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Google Editions e-book store to launch in 2010

google-e-book-bags-editionsGoogle ‘s e-book store will open before the end of 2010 in the U.S., reports the WSJ. Called Google Editions, the store was supposed to open last summer, but has seen delays as the search giant tried to improve the buying experience or the product and finish book deals with a number of publishers.

“Because of the complexity of this project, we didn’t want to come out with something that wasn’t thorough,” said Scott Dougall, a Google product management director.

With Editions, Google hopes to shake up the current e-book market by offering an open e-book store. Users will have the option of buying books from Google or other online retailers and independent book stores. Once purchased, the books will be accessible from any computer or device with Editions software. Like Amazon has done with the Kindle, Google hopes to put its software on a myriad of devices. Unlike Amazon, the current market leader, the product will incorporate books from local book stores who have signed on. Google plans to launch affiliate programs that will allow retailers, independent booksellers, and online businesses to offer Google Editions for sale via their own sites, keeping the majority of revenue from the sale.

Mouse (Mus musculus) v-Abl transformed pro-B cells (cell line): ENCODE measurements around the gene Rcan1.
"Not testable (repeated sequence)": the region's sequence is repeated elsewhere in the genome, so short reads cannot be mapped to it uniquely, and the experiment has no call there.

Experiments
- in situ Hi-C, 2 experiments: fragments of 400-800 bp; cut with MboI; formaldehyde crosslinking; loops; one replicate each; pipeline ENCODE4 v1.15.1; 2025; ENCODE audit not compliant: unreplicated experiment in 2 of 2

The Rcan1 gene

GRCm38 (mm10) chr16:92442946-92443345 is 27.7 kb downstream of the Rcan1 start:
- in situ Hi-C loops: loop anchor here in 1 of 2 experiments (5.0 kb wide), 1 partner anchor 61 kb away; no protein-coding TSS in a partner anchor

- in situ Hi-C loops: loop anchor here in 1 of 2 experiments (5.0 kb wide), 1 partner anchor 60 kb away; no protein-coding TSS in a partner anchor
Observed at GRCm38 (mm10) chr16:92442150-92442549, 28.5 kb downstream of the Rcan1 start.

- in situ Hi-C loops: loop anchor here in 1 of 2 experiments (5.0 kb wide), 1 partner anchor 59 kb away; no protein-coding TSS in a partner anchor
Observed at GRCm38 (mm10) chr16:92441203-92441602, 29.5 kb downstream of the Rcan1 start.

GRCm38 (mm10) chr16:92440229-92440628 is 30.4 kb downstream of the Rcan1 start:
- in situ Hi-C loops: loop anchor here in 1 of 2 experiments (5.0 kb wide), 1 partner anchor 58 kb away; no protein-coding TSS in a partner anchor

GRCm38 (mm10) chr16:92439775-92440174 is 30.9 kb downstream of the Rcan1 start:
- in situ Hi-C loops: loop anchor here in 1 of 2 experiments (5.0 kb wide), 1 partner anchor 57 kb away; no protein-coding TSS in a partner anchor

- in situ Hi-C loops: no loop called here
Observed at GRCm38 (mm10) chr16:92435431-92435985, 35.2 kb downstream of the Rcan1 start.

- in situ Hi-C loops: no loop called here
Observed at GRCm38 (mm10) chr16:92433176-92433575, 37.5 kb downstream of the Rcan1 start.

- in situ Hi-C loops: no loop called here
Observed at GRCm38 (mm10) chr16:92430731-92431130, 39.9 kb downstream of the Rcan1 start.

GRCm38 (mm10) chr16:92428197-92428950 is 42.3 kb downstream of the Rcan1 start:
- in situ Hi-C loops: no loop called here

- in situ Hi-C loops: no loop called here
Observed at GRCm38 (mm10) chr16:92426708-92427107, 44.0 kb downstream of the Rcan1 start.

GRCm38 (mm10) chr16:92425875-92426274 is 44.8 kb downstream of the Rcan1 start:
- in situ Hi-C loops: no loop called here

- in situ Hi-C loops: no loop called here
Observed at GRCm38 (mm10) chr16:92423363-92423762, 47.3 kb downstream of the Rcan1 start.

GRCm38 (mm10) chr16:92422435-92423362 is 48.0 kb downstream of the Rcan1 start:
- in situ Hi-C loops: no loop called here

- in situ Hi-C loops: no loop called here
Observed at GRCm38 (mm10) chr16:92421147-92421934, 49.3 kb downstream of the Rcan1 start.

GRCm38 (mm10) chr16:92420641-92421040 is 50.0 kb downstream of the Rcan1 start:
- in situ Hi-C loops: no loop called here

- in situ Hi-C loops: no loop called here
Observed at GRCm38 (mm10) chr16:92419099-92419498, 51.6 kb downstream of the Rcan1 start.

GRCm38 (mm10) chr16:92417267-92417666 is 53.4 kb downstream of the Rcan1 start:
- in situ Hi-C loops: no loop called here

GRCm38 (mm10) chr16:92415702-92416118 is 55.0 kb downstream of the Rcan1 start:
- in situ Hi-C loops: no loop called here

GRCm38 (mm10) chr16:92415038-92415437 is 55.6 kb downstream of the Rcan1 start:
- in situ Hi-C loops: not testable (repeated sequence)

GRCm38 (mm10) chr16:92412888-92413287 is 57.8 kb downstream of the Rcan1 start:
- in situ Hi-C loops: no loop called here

However, we do not know what percentage of revenue Google will take from each book sale or how many independent book stores or retailers have actually signed on. “Google is going to turn every Internet space that talks about a book into a place where you can buy that book,” Dominique Raccah, publisher and owner of Sourcebooks Inc., an independent publisher based in Naperville, Ill, told WSJ. “The Google model is going to drive a lot of sales. We think they could get 20 percent of the e-book market very fast.”

Editions is the newest part of Google’s plan to scan all of the world’s 150+ million books and make them available online. Some estimate that the Google Books project could be as much as 10 percent complete. Many larger publishers have fought back against the project, claiming that Google is breaking copyright by digitizing books without permission.

Do you think Google has a shot at the growing e-book market? Would you buy books from a local retailer, if given the option?

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